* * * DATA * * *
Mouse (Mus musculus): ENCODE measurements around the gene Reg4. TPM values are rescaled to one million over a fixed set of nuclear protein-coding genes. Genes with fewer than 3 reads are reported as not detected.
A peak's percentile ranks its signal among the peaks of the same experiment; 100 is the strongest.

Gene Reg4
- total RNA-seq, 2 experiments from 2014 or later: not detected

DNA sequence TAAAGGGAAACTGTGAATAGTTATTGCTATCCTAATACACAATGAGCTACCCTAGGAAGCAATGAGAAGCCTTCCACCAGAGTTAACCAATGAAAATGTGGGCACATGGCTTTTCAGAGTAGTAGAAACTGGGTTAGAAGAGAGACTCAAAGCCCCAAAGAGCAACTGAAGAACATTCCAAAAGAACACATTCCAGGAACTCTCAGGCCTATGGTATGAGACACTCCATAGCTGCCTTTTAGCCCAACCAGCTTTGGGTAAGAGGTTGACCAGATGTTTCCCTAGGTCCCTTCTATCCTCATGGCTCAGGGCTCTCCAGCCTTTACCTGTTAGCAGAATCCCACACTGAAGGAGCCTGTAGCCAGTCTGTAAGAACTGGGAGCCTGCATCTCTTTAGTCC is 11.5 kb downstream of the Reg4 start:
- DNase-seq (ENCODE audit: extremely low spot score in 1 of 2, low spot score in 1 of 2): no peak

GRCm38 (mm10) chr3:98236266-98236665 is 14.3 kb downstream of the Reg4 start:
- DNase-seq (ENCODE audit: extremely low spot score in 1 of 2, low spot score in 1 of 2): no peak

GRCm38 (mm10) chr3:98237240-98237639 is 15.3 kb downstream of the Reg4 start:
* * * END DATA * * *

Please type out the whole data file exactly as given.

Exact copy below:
Mouse (Mus musculus): ENCODE measurements around the gene Reg4. TPM values are rescaled to one million over a fixed set of nuclear protein-coding genes. Genes with fewer than 3 reads are reported as not detected.
A peak's percentile ranks its signal among the peaks of the same experiment; 100 is the strongest.

Gene Reg4
- total RNA-seq, 2 experiments from 2014 or later: not detected

DNA sequence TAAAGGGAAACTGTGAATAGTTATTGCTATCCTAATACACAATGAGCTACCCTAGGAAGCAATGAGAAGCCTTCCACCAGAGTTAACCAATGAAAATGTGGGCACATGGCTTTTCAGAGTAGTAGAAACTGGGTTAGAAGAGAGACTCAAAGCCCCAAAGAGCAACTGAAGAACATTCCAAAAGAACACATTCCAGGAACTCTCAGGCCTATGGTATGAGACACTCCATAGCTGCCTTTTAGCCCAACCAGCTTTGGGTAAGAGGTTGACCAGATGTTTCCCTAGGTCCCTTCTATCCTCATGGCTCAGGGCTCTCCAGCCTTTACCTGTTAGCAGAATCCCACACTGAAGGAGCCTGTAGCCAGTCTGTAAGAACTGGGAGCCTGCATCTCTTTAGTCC is 11.5 kb downstream of the Reg4 start:
- DNase-seq (ENCODE audit: extremely low spot score in 1 of 2, low spot score in 1 of 2): no peak

GRCm38 (mm10) chr3:98236266-98236665 is 14.3 kb downstream of the Reg4 start:
- DNase-seq (ENCODE audit: extremely low spot score in 1 of 2, low spot score in 1 of 2): no peak

GRCm38 (mm10) chr3:98237240-98237639 is 15.3 kb downstream of the Reg4 start: